On September 30, 2020, the U.S. Department of Labor’s Bureau of International Labor Affairs (ILAB) published its biennial List of Goods produced by Child Labor or Forced Labor. The ILAB identified coffee from several countries, including Brazil, as a commodity at high risk of being produced by child and forced labour.
Multiple NGO and media investigations have revealed poor labour conditions in the Brazilian coffee industry and identified that coffee beans sourced on Brazilian plantations using slave labour were supplied to brands including Nestle, Jacobs Douwe Egberts, Nespresso and Nucoffee.
What do we know about modern slavery in Brazil’s coffee sector and what can businesses do to mitigate risk?
The Brazilian coffee industry
Brazil is the world’s biggest producer of coffee and grows one third of the world’s crop. The majority of Brazil’s coffee is produced in the three states of Minas Gerais (56%), Espírito Santo (24%) and São Paulo (9%). Most Brazilian coffee growers are smallholders but medium and large growers account for 75% of all production. In 2013 it was estimated that approximately eight million workers were employed in Brazil’s coffee sector. The Global Slavery Index estimates that at least 369,000 people are subject to slave like working conditions in Brazil.
Modern Slavery in the Brazilian coffee sector
The Brazilian Government introduced the lista suja (“Dirty List”) in 2004; a register which “names and shames” companies and individuals found guilty of using forced labour. RightsDD has categorised, by industry, 284 of 332 entities included on the Dirty List; 28 were coffee growers. Between 2011 and 2019 Brazil’s Special Mobile Inspection Group (GEFM) identified and liberated 442 victims of modern slavery at Brazilian coffee farms. This amounted to 13% of all victims identified during the period.
Our analysis indicates that Minas Gerais -the state where over half of Brazil’s coffee is grown- hosts the largest number of entities listed (70).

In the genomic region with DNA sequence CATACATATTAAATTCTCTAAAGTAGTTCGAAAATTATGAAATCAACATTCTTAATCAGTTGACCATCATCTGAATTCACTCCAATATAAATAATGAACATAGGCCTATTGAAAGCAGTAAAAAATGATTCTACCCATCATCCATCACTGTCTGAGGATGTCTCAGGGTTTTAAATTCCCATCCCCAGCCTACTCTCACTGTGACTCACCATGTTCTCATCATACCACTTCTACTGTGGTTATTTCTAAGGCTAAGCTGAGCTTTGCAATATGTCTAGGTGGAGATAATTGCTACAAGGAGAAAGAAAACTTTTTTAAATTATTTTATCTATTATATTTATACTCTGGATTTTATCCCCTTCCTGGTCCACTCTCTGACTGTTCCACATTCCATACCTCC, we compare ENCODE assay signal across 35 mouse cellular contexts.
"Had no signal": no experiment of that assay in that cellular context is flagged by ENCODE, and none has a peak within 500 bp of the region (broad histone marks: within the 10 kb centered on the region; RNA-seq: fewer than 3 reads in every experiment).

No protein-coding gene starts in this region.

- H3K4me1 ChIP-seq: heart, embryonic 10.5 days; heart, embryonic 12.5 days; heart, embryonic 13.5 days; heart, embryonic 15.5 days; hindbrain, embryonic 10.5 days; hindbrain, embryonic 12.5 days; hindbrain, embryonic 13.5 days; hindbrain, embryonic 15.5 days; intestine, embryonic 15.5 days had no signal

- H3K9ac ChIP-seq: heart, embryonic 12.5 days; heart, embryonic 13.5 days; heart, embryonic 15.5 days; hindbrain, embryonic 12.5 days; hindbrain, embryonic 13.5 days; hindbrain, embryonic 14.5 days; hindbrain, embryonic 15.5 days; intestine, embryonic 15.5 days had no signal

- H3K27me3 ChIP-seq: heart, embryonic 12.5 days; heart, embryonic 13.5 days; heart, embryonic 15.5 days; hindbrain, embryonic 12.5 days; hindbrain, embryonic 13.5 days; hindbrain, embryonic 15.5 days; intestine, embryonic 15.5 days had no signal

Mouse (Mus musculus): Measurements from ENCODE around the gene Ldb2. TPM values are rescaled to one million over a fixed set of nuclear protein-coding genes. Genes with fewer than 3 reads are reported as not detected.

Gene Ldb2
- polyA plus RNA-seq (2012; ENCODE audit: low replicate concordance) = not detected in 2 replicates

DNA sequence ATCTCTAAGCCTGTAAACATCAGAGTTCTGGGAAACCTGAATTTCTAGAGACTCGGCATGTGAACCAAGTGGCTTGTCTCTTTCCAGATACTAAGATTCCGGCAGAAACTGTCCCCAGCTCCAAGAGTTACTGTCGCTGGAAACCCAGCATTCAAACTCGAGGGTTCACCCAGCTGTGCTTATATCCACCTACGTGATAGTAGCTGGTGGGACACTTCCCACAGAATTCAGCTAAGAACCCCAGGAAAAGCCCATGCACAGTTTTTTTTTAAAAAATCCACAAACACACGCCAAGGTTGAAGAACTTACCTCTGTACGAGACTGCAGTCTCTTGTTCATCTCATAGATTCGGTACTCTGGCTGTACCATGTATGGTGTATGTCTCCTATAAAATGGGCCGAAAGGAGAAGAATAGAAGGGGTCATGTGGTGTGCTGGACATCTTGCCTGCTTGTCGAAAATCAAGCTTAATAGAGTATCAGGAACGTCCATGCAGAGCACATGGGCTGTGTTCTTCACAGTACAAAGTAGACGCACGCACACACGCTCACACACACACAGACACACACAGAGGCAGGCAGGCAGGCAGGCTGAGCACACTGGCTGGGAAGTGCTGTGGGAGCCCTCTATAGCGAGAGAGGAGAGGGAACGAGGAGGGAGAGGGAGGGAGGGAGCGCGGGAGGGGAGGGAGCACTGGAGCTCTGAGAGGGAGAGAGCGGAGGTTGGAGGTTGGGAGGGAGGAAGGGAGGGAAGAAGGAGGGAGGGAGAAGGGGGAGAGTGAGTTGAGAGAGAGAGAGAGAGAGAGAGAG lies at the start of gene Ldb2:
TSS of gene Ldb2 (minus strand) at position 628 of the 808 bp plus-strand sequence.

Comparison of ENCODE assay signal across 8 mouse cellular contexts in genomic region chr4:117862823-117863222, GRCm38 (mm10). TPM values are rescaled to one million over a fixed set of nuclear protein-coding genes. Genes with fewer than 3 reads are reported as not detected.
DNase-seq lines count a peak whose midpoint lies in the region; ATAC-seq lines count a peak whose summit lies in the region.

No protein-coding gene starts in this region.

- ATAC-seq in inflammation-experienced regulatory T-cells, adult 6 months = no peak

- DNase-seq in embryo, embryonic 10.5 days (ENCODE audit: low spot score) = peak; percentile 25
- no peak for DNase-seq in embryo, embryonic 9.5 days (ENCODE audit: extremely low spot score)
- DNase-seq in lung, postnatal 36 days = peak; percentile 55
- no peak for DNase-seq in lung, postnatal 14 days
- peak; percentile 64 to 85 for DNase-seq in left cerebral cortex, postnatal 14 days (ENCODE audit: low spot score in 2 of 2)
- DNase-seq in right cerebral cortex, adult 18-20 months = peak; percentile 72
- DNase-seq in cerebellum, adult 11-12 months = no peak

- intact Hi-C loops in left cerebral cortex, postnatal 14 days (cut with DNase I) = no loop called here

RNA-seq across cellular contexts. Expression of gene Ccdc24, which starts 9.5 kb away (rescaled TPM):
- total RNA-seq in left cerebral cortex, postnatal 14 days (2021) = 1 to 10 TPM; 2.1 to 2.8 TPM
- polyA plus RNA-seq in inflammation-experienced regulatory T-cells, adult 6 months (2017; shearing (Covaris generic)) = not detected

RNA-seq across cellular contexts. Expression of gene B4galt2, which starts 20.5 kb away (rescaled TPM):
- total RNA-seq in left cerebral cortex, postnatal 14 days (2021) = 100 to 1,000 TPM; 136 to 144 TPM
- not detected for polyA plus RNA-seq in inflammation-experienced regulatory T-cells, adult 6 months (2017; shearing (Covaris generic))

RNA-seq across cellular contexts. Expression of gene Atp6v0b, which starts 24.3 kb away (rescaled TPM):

Common Modern Slavery risk factors in Brazil’s coffee industry
Type of work
Exploitative labour practices can take place in all stages of the coffee supply chain but plantation workers are particularly vulnerable as harvesting is a labour intensive and physically demanding process. Plantation workers can be exposed to dangerous pesticides and fertilizers, extreme weather conditions and excessive working hours of up to 15 hours per day. Wages are typically low and often below Brazil’s minimum wage.
Demand for temporary labour surges during the May to August coffee harvest. Partly as a consequence, 40-50% of coffee plantation workers are employed informally with little or no protection and benefits. The informal nature of their employment limits workers’ ability to raise complaints and exposes them to wage theft.
Coffee farmers often recruit workers through labour brokers known as ‘gatos.’ The system is vulnerable to abuse as gatos are usually paid a fixed fee for recruitment, transportation, provision of housing and food, supervision of work and payroll. Gatos often recruit workers under false promises and charge high recruitment fees (e.g. for travel expenses), leaving workers in debt. In some cases workers' identification documents are retained upon arrival to prevent them from leaving their workplace until they have repaid debts. A high proportion of workers are domestic migrants, recruited from the poor north east of Brazil to work in the central coffee belt.
Guidance: How to mitigate slavery risks?
Businesses sourcing coffee beans from Brazil or producing coffee in Brazil are advised to conduct thorough human rights due diligence of their supply chains to avoid ethical, legal, reputational and financial risks. Contact RightsDD for support.